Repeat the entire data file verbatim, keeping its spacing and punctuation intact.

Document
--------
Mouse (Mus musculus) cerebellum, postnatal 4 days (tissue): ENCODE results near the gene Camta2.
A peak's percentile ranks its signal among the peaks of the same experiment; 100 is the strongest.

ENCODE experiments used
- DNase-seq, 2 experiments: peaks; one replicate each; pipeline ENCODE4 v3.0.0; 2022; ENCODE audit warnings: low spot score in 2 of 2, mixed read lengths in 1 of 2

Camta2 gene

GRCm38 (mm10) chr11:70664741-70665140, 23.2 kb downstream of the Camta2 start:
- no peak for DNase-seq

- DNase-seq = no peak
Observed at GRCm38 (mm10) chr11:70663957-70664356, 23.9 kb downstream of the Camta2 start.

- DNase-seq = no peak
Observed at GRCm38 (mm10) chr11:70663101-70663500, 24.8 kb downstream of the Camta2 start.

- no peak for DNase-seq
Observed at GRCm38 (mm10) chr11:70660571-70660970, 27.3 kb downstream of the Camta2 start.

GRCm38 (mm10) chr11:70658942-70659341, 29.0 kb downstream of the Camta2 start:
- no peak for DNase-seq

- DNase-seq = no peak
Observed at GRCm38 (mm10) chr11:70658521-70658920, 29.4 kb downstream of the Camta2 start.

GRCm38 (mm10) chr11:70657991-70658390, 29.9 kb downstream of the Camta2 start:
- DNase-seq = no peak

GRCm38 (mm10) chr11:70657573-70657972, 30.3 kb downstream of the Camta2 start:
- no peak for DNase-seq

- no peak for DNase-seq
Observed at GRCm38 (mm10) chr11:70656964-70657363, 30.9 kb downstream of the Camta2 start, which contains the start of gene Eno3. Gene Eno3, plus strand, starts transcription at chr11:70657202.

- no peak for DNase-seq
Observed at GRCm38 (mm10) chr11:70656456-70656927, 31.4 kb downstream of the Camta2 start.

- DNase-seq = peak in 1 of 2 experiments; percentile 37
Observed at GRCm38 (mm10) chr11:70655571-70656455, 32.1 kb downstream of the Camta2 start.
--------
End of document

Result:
Mouse (Mus musculus) cerebellum, postnatal 4 days (tissue): ENCODE results near the gene Camta2.
A peak's percentile ranks its signal among the peaks of the same experiment; 100 is the strongest.

ENCODE experiments used
- DNase-seq, 2 experiments: peaks; one replicate each; pipeline ENCODE4 v3.0.0; 2022; ENCODE audit warnings: low spot score in 2 of 2, mixed read lengths in 1 of 2

Camta2 gene

GRCm38 (mm10) chr11:70664741-70665140, 23.2 kb downstream of the Camta2 start:
- no peak for DNase-seq

- DNase-seq = no peak
Observed at GRCm38 (mm10) chr11:70663957-70664356, 23.9 kb downstream of the Camta2 start.

- DNase-seq = no peak
Observed at GRCm38 (mm10) chr11:70663101-70663500, 24.8 kb downstream of the Camta2 start.

- no peak for DNase-seq
Observed at GRCm38 (mm10) chr11:70660571-70660970, 27.3 kb downstream of the Camta2 start.

GRCm38 (mm10) chr11:70658942-70659341, 29.0 kb downstream of the Camta2 start:
- no peak for DNase-seq

- DNase-seq = no peak
Observed at GRCm38 (mm10) chr11:70658521-70658920, 29.4 kb downstream of the Camta2 start.

GRCm38 (mm10) chr11:70657991-70658390, 29.9 kb downstream of the Camta2 start:
- DNase-seq = no peak

GRCm38 (mm10) chr11:70657573-70657972, 30.3 kb downstream of the Camta2 start:
- no peak for DNase-seq

- no peak for DNase-seq
Observed at GRCm38 (mm10) chr11:70656964-70657363, 30.9 kb downstream of the Camta2 start, which contains the start of gene Eno3. Gene Eno3, plus strand, starts transcription at chr11:70657202.

- no peak for DNase-seq
Observed at GRCm38 (mm10) chr11:70656456-70656927, 31.4 kb downstream of the Camta2 start.

- DNase-seq = peak in 1 of 2 experiments; percentile 37
Observed at GRCm38 (mm10) chr11:70655571-70656455, 32.1 kb downstream of the Camta2 start.